The Hidden Sights In Prague

Prague Skyline and Powder TowerWhen people plan a trip to Europe, Prague is not often the first (or second, or third) city mentioned. However, it truly deserves to be. Especially if you consider everything the city has to offer people. Even though it does not have the cool factor that Amsterdam has, the buzz of London, or the allure of Paris, Prague is still worth a visit.

Some might go on record and suggest that it is the most romantic and breathtaking city in Europe. It is possible to spend days lost in the capital of the Czech Republic. These are a few of the worthwhile sights that might not get as much attention.

 

Powder Tower

This is one of the original gates into Old Town Prague. The tower itself was first built in the 11th century, and rebuilt again in the 15th century. They would store gunpowder in the tower during the 17th century, which is where the tower gets its name.

The coronation route of the Bohemian kings – the ‘Royal Route’ – starts at the tower, would cross throughout Old Town Prague, across the Charles Bridge and to the St. Vitus Cathedral and Prague Castle where the kings were crowned.

It is possible to get a great view of Old Town Prague from the gallery inside of the tower, the only problem is that you are going to have to move up a spiral staircase with 186 steps to get there. However, the views are absolutely worth it.

Take a nighttime walking tour

If you want to see Prague at its most beautiful, you have to see it at night. Even though the walking tours offered throughout the day are spectacular, they cannot compare to strolling across the many bridges at dusk. As the sky turns magenta, red, and pink, the colors reflect beautifully on the water. Even though Paris is often heralded as Europe’s most romantic city, Prague at night will challenge that claim.

The Love Lock Bridge

The tradition here in Prague is not unlike the tradition in Paris and many other cities throughout Europe. Carve the name of yourself and the person you love into the lock, close the lock onto the bridge, and then toss the key into the water – this represents a declaration of undying love.

Even though the locks in Prague are apparently quite new, the number of locks you are going to find here are quite impressive. Even though the bridge does not have a name, most locals are going to know what you are looking for.

The John Lennon Wall

The graffiti at the John Lennon Wall is beautiful, especially if you consider the contrast that it offers. The backdrop of an historic, old city compared to the life and vitality of the graffiti is really something spectacular. The primary themes offered here include anti-war and peace. While the wall itself started as a resistance against the communist government, it has since taken on many different other symbols. It is a little hard to find, but once you get to the aforementioned lock bridge, you will be close enough.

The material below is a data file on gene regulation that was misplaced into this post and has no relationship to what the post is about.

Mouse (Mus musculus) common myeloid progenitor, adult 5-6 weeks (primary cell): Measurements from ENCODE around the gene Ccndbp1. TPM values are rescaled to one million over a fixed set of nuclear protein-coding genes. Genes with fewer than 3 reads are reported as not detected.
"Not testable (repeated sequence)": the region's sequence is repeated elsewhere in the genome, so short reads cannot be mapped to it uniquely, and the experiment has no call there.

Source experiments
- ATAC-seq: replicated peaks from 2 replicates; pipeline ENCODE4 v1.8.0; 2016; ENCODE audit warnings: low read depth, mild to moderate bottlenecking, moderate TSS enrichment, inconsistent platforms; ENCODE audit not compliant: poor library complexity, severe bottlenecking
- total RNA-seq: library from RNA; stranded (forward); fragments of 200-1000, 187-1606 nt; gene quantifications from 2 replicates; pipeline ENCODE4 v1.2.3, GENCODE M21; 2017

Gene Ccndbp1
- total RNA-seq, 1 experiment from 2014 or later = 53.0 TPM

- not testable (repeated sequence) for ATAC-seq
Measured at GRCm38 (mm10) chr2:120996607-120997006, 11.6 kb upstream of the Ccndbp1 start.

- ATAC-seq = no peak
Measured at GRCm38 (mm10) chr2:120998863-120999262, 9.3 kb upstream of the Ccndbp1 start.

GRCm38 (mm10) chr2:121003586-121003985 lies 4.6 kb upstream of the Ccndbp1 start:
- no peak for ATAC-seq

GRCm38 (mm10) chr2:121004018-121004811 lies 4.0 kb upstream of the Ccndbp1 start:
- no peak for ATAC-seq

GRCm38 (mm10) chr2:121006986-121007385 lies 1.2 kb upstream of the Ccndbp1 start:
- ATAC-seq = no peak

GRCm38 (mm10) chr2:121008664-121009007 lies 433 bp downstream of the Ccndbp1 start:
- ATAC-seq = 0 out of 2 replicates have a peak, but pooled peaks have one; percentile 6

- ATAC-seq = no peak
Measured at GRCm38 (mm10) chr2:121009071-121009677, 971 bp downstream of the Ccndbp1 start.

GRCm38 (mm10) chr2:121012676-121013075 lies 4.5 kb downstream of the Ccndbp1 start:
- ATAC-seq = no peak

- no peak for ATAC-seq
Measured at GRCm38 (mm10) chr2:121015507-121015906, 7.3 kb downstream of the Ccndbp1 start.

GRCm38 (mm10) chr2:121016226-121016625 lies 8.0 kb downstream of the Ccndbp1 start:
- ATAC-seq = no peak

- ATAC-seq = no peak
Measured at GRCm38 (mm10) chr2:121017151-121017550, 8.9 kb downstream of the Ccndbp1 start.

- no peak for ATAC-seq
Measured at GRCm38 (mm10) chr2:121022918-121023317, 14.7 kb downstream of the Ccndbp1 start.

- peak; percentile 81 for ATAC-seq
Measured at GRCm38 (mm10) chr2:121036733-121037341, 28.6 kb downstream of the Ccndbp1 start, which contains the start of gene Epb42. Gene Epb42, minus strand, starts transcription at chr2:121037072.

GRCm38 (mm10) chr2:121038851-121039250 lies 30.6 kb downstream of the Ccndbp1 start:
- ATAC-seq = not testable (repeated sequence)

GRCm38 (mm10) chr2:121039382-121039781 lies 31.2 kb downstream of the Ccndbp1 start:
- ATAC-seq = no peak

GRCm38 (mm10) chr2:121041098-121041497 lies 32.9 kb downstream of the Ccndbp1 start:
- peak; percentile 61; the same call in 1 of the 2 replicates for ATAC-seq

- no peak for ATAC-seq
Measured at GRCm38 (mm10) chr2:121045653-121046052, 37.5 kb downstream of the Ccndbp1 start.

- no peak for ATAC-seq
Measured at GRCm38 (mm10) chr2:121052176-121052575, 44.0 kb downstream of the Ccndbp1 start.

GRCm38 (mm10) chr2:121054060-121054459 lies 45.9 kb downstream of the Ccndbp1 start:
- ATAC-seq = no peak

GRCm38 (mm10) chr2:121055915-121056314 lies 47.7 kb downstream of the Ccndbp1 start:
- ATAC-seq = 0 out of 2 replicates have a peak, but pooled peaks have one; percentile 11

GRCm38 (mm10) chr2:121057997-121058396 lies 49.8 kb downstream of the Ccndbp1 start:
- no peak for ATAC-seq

The Vysehrad

Most people are going to want to see Prague Castle – absolutely, go for it. However, the ticket is extremely expensive and just not quite worth it. If you want to save your money and get a better experience, go to the Vysehrad. This translates into the ‘Castle on the Heights’ and it offers a church, gorgeous cemetery, ruins, and a park.

This location is just a bit south of the heart of Prague, and is a tranquil place if you want to get away from all of the other tourists for a while. You can enjoy some of the most beautiful sights in Prague here, and best of all – it does not cost you anything.

The Letenské Sady and the Metronome

Even though these are two different things, they are interconnected. The LetenskéSady is a park in Prague, but worth mentioning for a number of reasons. The primary reason is that it is home to the Metronome, a rather interesting monument. This is where the giant memorial to Stalin stood at one point. It represents the memory of the legacy of Soviet control and Stalin. There are also a few beer gardens nearby.

Malá Strana

Malá Strana stands for the ‘Lesser Town district’. It is on the other end of Charles Bridge from Old Town Square. Even though the history dates back to 1257, baroque architecture is the norm in this district. A few of the major sights here include the extensive Wallenstein Palace and baroque St. Nicholas Church.

The district itself is home to gardens, parks, squares, churches, palaces, and many other attractions. By hiking up picturesque Nerudova Street, it is possible to get to Prague Castle. If you want to unwind for a little bit, you should stop by Petrin Hill or Vojan Park for a quiet walk in the park.

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